- One must be a fox in order to recognize traps, and a lion to frighten off wolves. Machiavelli Niccolo
Visit New York City Fire Museum
A museum collection honoring the long history of the FDNY is held in a disused Manhattan fire house.
The FDNY has been in existence since New York was a Dutch colony and was originally teamed exclusively by volunteers. Between the late 1600’s and the mid-1800’s when at the height of the volunteer era, fires were fought with buckets and later on by hand pumps after being alerted via rattling wooden poles. However, as the population of the colony quickly grew, the local volunteer force was quickly outstripped by the demand for brave men to fight fire’s primal attacks. Along with pressure from providers of the newly invented, “Fire Insurance,” the city was able to disband the volunteer forces in 1865 and establish a governmentally run and funded fire department. By 1870, the organization we now know as the Fire Department of New York was established. This led to the use of more advanced fire fighting technology such as carriage drawn pumps and custom tools, and the department continued to change and evolve ever since.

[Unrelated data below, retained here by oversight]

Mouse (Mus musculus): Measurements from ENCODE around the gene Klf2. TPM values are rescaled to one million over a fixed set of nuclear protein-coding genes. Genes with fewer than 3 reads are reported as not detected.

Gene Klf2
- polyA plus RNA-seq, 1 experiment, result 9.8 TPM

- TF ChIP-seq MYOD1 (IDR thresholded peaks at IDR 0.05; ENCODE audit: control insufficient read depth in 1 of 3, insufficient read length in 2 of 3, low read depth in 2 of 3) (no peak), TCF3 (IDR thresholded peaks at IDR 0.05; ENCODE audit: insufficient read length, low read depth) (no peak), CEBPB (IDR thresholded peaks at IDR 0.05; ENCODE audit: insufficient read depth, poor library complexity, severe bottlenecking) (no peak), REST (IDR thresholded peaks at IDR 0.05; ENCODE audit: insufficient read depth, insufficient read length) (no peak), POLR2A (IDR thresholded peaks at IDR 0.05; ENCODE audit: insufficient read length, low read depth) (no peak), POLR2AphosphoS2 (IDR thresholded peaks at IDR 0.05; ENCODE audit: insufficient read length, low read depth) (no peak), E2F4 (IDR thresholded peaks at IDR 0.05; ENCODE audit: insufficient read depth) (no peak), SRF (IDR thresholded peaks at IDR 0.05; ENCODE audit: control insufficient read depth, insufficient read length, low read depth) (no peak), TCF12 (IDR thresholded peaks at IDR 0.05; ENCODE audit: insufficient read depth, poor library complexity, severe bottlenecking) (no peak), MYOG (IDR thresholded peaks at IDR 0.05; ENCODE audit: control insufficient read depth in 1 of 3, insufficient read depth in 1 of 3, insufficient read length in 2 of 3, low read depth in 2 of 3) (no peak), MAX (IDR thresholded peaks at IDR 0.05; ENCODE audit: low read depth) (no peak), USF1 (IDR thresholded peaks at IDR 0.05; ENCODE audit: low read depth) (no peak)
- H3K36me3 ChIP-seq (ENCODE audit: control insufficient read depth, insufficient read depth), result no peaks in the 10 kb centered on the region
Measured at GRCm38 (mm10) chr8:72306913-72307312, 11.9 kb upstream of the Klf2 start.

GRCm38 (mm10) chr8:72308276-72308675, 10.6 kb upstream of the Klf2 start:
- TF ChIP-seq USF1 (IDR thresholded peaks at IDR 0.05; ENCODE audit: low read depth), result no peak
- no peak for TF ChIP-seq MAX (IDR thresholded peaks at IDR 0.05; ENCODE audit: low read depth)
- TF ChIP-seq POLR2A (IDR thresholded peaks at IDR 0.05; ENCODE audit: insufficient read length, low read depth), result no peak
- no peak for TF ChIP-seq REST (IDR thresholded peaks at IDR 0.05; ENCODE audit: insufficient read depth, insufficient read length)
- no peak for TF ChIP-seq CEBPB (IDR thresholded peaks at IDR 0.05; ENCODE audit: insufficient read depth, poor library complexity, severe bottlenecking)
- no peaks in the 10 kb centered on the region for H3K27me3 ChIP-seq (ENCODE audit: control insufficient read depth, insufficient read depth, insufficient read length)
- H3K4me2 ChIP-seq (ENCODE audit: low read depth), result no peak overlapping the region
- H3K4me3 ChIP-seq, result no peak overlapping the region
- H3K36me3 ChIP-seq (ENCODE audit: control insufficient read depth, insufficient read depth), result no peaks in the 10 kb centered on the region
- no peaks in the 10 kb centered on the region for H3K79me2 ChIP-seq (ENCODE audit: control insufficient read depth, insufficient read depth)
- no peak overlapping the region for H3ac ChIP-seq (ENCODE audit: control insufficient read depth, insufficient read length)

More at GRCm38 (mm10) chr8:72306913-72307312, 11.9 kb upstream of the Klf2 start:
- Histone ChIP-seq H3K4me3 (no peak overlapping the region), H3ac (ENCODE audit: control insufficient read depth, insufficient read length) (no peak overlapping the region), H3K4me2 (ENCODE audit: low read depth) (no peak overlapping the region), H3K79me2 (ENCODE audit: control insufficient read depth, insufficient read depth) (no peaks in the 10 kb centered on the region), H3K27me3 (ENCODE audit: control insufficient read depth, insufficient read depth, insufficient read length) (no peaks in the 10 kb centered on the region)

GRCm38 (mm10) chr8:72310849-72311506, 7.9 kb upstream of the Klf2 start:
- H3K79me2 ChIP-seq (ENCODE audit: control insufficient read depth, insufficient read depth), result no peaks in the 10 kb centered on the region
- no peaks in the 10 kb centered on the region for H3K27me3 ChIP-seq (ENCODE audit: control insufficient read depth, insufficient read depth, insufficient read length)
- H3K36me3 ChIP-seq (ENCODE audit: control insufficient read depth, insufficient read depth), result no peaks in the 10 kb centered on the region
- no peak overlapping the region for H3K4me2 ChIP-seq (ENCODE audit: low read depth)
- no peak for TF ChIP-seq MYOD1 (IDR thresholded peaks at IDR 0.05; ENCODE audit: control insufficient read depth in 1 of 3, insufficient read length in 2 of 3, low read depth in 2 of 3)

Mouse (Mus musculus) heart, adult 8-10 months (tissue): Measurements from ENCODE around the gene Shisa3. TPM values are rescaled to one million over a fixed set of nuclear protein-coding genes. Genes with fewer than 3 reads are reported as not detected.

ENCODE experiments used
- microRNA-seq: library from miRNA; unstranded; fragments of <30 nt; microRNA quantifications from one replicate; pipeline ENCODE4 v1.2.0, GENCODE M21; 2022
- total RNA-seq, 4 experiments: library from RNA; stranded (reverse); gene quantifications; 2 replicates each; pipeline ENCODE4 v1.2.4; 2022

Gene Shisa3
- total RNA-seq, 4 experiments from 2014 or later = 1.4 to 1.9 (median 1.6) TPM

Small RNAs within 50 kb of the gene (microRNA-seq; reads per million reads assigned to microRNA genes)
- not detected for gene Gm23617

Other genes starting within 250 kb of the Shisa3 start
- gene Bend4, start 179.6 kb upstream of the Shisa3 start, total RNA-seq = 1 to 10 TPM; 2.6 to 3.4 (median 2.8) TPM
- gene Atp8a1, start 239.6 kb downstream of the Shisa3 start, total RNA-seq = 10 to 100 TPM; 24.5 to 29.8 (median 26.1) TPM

Today the NYFD is the second largest firefighting force in the world, second only to the Tokyo Fire Department with over 10,000 active heroes, not including the thousands of support staff that they also have on call. With such an important and ever changing history, it is no wonder that their museum is so massive.
Held in a 1904 fire station on Spring Street in Manhattan the New York City Fire Museum contains over 10,000 artifacts from the history of the storied institution as well as countless photos, files and other pieces of memorabilia. The collection includes everything from old uniforms with brass helmets to Victorian firefighting carriages complete with lantern headlights. The changing nature of the tools and pike can be tracked along the various displays right up to the response tactics to the tragic events of September 11th, 2001.
New York’s Bravest have rarely looked more impressive than in this museum that one could unfortunately describe as “totally hot.”